Flash duration, daylight, freeze action

Discussion in 'Sports' started by laichungleung, May 27, 2021.

  1. Does very short flash duration help freeze action if you are shooting in broad daylight? Let's say the X sync is 1/250 and you are shooting at f/16 as the system doesn't do high speed sync, hyper sync or hi sync. It can only do X-sync. So you have a super fast strobe with short duration, will that freeze action like people riding a bike or skateboarding? If ambient is very low or totally dark in those shutter and aperture combination then I can see the benefit of a short flash duration in stopping action, but perhaps not so much in broad daylight? Want to hear your experience or opinion....
    mikemorrell likes this.
  2. In daylight, flash is usually used as a fill light. Freezing sports action outdoors in daylight should only require the correct ISO and shutter speed, which may need adjusting. I'd probably shoot 1/500 or higher, depending on the ISO. These images were shot on the same day, same field, no flash.:) sports.jpg 300mm 1/640 f/2.8 ISO 200 sports_same_day.jpg 100mm 1/250 f/5.6 ISO 100 sports-thecall.jpg 100mm 1/500 f/5.6 ISO 100
    luis triguez and bobbudding like this.
  3. Flash is useful for freezing action indoors, if the flash is powerful enough to light 2 or more stops above ambient levels. Outdoors? mpressionz has given excellent advice.
    mpressionz likes this.
  4. In the 80's I bought a Canon T-90 with second curtain flash sync which you need for the situation you describe. It was the Canon or Vivitar flash brochure, at the time, that showed awesome effects of daylight motion blur behind the subject and then the subject frozen by the flash. This was an effect I was excited about trying, but have never done it.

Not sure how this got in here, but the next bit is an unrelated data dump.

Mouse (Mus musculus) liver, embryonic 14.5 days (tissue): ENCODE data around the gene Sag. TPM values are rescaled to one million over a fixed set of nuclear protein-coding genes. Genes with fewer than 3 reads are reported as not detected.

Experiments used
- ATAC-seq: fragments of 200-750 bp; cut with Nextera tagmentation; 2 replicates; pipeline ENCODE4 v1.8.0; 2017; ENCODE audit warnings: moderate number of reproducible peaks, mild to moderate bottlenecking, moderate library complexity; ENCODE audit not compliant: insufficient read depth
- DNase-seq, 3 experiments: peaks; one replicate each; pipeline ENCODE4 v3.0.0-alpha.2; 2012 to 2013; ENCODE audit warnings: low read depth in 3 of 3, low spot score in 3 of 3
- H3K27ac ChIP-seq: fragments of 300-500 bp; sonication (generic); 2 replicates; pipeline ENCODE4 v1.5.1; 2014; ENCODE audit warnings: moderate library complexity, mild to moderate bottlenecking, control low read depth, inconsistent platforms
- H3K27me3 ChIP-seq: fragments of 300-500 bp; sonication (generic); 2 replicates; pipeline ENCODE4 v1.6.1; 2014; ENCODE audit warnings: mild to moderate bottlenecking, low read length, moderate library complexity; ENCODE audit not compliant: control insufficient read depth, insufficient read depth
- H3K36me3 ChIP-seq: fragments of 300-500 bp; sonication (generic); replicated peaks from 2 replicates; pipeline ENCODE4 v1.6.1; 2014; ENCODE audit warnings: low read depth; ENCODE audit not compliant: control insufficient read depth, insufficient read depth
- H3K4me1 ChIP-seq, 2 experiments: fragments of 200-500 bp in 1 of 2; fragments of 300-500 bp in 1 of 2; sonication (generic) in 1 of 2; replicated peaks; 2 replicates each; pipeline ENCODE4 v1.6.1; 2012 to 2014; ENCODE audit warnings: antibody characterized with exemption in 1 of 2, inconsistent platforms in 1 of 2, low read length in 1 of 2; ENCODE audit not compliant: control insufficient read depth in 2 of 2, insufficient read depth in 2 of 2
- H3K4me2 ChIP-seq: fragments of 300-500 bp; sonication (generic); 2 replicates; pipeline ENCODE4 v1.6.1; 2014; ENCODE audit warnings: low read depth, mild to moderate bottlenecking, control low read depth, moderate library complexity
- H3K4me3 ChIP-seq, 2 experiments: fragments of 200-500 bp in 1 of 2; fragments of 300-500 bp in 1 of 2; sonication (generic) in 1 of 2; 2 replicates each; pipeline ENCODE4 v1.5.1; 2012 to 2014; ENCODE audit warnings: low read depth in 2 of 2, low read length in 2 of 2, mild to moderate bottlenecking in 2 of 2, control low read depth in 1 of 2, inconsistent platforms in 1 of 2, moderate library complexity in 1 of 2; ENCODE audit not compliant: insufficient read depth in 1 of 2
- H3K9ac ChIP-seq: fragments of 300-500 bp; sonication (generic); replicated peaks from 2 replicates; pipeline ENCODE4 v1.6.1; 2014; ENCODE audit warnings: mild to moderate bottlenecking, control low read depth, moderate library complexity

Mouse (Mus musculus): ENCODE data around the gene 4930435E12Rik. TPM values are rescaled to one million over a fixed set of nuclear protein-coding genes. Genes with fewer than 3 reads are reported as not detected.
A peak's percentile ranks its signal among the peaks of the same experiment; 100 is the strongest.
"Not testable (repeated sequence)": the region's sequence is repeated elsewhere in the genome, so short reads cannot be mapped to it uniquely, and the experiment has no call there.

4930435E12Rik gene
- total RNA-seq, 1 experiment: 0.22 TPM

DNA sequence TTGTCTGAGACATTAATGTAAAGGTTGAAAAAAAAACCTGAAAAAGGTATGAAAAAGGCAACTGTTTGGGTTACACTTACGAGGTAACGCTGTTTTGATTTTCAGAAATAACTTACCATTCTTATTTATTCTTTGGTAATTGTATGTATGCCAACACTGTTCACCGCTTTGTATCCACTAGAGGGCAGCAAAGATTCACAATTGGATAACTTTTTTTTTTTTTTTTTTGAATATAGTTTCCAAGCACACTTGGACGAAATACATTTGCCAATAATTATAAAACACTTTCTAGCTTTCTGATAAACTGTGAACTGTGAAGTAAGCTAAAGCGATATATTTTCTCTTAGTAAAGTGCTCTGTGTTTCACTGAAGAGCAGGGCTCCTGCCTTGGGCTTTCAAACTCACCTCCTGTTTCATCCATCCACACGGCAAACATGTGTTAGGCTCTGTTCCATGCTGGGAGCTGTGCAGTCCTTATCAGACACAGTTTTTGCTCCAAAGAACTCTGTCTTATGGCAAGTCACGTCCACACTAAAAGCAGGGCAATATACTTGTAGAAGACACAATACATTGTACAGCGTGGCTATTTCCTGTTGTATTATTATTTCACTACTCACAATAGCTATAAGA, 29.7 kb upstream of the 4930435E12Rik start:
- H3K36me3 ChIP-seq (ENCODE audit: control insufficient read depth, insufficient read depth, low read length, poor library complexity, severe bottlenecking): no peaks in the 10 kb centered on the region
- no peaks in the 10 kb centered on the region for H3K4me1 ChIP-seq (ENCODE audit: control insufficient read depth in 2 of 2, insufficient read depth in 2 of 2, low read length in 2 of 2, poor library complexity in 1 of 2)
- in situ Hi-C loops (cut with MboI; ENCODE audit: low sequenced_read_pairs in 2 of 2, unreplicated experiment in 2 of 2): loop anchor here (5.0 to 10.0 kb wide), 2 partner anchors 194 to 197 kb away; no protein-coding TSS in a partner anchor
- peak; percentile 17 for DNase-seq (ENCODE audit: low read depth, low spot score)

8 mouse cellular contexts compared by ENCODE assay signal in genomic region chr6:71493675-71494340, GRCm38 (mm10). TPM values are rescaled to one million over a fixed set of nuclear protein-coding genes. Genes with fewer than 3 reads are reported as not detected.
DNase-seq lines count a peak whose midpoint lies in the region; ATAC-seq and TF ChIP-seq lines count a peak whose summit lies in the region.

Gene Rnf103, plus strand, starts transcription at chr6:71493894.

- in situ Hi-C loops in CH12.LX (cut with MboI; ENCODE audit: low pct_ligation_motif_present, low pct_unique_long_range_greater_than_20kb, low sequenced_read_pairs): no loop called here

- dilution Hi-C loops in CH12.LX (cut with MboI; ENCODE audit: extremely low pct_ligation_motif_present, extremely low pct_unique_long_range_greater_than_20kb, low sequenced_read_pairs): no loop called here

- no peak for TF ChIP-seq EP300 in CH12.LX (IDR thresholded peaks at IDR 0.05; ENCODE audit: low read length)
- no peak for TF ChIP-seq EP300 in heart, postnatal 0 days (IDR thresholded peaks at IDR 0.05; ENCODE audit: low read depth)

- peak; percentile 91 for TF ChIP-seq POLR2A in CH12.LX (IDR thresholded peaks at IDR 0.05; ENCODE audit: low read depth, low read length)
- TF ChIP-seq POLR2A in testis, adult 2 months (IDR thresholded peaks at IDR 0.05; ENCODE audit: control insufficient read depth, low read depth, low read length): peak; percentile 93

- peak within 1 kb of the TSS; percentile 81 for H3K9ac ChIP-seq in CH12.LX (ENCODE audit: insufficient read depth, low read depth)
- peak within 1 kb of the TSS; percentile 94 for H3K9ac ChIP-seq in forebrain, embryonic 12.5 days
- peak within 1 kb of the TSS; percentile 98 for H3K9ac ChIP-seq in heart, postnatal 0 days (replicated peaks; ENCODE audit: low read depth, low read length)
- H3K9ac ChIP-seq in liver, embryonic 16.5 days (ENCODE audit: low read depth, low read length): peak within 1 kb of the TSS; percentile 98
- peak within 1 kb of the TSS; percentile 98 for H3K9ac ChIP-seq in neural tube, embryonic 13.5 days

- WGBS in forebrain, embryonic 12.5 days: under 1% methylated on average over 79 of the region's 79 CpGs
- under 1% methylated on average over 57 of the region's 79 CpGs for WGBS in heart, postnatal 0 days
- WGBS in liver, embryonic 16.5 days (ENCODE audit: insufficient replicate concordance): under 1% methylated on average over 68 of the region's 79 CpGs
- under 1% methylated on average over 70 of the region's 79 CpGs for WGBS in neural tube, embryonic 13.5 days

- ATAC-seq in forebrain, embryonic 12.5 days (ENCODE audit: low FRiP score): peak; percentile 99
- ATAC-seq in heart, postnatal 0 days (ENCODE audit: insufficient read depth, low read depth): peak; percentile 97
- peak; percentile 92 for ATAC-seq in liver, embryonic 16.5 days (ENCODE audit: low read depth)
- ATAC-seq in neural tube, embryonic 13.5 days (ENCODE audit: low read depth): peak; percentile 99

I believe most cameras these days have second curtain flash sync available. If you use standard first curtain flash sync then the subject is first frozen then you get the motion blur in front of the moving subject.

    Here is an article discussing the above:

    Flash Blur Fun - Digital Photo Magazine

    If these affects are what you are talking about you will simply need a lot of trial and error and experimenting.

    Thank-you for reminding me of this because I have a camera and flash that can do this. So much easier to try this with digital!
  5. thanks all.
    i shoot some sports, mainly bike racings. I tend to add flash to add some spark to the pictures otherwise I feel like the lighting is too flat, i.e. if action is close and I am shooting with a wide angle like 16-35. Mostly I shoot at a low shutter speed (1/30s) and small aperture (f/8 or smaller), if front curtain curtain sync, the ghosting appears in the front, if rear sync, the ghosting appears in the end of the action which is usually more natural and desirable. So that's rear curtain sync.
    My question is actually on flash duration on action shots during daylight. I have seen numerous youtube video extolling the merits of fast flash duration which I have no way of testing in all scenarios as I don't own any 200w/s strobes with fast flash duration so I can only imagine....I tend to agree and from my limited experience, if I were to shoot in broad daylight with some below 100w/s flash, there is no way I can use flash duration to stop any action, that's based on flash duration to produce crisp images, instead I always use slow shutter and small aperture to pop the action. If I were to freeze any action I shoot 1/1000 or faster sans flash to freeze the action. So I just don't quite get it when people say flash duration to freeze actions, yeah I mean if you can totally overcome the ambient then sure but if I were to shoot outdoor, a long flash duration plus hypersync, i.e. using the camera's 1/500 or faster shutter speed would freeze the action...But I really have no experience ever having a power strobe with fast duration shooting action in broad daylight.